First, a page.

[ATTENDED: February 17, 2012] Richard Thompson at the McCarter Theater
I have seen Richard Thompson live many times. By my last count I think it must be five or six. I’ve seen him solo and with others, I’ve seen him at Festivals and small venues. And he never fails to disappoint. RT makes an annual (or nearly annual) pilgrimage to Princeton’s McCarter Theater and the crowd is devout. The last time Sarah and I saw him was on his 1,000 Years of Popular Music tour (a wonderful extravaganza) with olde instruments and two backing players. But every show is different and you never know which incarnation you never know which RT you’re going to get.
This tour was just RT and his guitar and our show proved to be a (mostly) request show. Whether it was meant to be a request show is unclear (he just did three all request nights in NYC). For tonight’s show, he definitely had songs in mind but the crowd politely asked for other songs and he accommodated (he doesn’t always).
Sarah and I laughed at the demographic of the audience (a lot of gray-haired ponytails here, Sarah noted–and that was just the men). And yet next to us were a group of young rocker kids, so we were neither oldest, younger, coolest or squarest. But none of that mattered because RT bridges all groups. It was just he and his acoustic guitar, and he played slow ballads, serious rockers, funny songs and a few classics.
I didn’t know the first couple of songs (which surprised me) but it’s possible they were brand new, because why would he start what proved to be a greatest hits set with a bunch of obscure songs? Well, he’s a conundrum. Maybe anyone who was there can fill me in on the setlist.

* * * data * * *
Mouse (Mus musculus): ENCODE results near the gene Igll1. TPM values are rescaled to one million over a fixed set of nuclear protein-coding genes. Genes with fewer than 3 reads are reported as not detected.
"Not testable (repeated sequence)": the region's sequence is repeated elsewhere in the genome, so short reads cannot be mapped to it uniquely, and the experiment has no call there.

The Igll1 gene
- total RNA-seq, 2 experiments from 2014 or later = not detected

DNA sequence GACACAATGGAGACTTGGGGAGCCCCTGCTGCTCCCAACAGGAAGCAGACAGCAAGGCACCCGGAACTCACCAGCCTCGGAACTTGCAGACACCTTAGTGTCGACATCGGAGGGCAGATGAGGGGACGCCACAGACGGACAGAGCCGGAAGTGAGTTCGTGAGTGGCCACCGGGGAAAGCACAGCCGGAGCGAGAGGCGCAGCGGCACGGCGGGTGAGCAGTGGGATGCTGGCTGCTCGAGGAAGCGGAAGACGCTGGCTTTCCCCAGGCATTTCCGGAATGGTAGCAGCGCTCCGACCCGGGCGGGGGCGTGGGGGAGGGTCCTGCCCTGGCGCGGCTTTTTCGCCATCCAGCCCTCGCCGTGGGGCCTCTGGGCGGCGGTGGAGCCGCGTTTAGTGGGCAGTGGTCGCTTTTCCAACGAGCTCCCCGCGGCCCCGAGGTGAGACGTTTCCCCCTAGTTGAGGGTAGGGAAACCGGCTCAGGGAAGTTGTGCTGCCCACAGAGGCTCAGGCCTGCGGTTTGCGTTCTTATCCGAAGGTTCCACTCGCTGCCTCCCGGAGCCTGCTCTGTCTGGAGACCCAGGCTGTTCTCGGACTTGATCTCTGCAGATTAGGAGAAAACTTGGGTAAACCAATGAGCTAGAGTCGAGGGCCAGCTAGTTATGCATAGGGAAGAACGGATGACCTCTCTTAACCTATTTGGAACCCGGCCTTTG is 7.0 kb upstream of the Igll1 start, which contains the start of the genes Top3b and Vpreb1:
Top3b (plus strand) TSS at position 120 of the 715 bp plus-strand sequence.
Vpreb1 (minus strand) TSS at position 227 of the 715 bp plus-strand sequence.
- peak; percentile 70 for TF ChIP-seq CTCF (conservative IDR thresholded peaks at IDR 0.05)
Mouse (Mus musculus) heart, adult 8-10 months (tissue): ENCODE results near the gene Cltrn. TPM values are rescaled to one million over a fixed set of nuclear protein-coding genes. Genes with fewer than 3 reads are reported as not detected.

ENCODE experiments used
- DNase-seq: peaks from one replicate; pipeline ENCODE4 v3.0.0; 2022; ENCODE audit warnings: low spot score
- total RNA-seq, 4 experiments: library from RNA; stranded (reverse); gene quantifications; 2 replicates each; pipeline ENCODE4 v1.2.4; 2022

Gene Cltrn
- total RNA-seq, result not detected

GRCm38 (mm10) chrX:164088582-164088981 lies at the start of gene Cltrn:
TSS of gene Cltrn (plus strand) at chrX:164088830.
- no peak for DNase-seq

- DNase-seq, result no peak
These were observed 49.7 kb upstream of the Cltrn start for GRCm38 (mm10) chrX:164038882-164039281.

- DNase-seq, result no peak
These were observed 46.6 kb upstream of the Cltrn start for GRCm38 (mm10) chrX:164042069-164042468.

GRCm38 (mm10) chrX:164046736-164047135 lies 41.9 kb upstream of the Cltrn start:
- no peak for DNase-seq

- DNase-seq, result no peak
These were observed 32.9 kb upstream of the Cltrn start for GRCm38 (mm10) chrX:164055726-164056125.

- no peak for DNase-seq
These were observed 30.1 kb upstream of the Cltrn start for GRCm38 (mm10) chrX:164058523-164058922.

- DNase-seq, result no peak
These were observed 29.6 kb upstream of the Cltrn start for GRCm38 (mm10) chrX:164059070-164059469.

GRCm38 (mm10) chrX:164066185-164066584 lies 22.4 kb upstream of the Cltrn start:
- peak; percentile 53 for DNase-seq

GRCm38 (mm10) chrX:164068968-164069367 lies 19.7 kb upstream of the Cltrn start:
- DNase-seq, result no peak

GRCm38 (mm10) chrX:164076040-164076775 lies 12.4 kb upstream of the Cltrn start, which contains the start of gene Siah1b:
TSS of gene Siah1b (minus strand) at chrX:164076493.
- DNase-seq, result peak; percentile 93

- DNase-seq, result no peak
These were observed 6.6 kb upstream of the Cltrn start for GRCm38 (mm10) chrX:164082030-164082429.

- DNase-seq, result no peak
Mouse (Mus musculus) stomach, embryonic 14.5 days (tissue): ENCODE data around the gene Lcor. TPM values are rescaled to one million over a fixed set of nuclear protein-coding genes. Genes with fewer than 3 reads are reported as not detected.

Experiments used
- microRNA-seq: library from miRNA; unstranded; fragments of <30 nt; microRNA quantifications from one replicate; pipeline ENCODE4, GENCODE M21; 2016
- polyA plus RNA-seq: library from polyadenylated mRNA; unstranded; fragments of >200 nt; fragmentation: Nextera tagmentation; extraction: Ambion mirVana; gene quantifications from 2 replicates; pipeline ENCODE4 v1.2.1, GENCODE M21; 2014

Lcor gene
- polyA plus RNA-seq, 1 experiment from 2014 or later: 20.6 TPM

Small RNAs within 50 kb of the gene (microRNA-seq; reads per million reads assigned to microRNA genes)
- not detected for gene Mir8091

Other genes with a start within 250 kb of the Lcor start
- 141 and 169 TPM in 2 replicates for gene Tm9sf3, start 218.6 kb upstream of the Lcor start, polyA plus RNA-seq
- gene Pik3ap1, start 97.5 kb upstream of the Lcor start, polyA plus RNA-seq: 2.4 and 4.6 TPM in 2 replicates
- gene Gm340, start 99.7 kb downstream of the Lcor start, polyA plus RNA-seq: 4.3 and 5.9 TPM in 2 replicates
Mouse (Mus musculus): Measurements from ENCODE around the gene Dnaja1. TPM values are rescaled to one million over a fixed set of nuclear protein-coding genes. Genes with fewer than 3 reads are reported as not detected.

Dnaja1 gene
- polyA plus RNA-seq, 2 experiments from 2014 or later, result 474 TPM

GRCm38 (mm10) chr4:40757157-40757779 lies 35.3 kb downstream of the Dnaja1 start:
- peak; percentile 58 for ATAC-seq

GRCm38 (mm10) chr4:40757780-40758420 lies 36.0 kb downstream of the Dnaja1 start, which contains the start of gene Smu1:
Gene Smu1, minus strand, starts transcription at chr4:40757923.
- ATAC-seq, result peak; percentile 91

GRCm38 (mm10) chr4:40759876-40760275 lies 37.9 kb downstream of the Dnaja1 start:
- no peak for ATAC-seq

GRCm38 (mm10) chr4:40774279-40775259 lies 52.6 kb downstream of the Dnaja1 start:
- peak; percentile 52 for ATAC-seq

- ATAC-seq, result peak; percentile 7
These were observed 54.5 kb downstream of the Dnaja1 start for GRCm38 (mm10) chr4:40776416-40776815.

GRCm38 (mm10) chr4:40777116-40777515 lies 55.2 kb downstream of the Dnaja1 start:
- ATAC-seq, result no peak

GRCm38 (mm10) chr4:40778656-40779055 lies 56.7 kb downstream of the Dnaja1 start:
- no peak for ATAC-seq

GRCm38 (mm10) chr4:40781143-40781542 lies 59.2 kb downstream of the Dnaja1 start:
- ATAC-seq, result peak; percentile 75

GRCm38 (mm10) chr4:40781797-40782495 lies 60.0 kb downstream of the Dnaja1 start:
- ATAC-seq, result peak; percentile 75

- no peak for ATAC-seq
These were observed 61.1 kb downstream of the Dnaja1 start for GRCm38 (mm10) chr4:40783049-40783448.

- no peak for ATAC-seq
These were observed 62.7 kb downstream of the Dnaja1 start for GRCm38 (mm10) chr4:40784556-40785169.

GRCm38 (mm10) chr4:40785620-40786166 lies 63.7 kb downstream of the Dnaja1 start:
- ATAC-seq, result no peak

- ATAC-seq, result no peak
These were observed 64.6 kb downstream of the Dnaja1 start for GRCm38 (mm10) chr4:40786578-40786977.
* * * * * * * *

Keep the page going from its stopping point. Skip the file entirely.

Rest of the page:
After the first song the requests came. RT explained that he had hoped to do some songs that he wanted to play and he hoped that those songs would be ones that we wanted to hear. So obliging! When the crowd convinced him to play Britney Spears’ “Oops I did it Again” (a song he played in his 1000 Years retrospective) we knew it was going to be a great show.
And it was. He played some amazing solos (never quite as blistering as when he’s on the electric guitar, but stunning for an acoustic). More impressive was when he played lengthy, gorgeous solos and also strummed the rhythm strings–it never sounded like a guy playing guitar solos, it sounded like a full song–amazing. And RT’s voice is still incredible after all these years (he’s
62 65 (oops, sorry Richard, see comment below)). He can bellow, he can whisper he can even hit high notes (and when the audience sings along, it’s always a highlight).
I didn’t keep track of the setlist, but it played like a who’s who of RT classics (including two from the Richard and Linda period). Of course, he played “Beeswing” (as an encore) and “1952 Vincent Black Lightning” and he played several songs off his latest album Dream Attic. I’ve mentioned before that RT songs are timeless and these new songs work perfectly with the old classics. Some other songs from the set: “Persuasion,” “Crawl Back (Under My Stone),” “Easy There Steady Now,” “Shoot Out The Lights,” “Wall Of Death,” “When The Spell Is Broken,” “Valerie,” “Dimming Of the Day,” “Sidney Wells” and a wonderful surprise of “If Love Whispers Your Name” (which he says he doesn’t normally do solo because “it’s hard.”
Thompson played for 2 hours. He barely moved on stage (standing the whole time) and he was absolutely mesmerizing (belying the idea that you need a pyrotechnics show to sell a performance).
The most interesting thing about his live shows is that he himself is so personable, so friendly and funny. He really engages the audience–making jokes with them, cajoling them to sing along. It’s interesting because most of his songs are real downers–filled with heartbreak, caution, sadness and (sometimes) murder. He can make the crowd laugh as an introduction to the song about murderer Sidney Wells. He’s quite the showman.
After all these shows I still can’t decide which RT I like best–electric, acoustic, full band. I like them all. The only real question is just how many of those berets does he have? And what does he look like without it? I can’t imagine.
See you next year.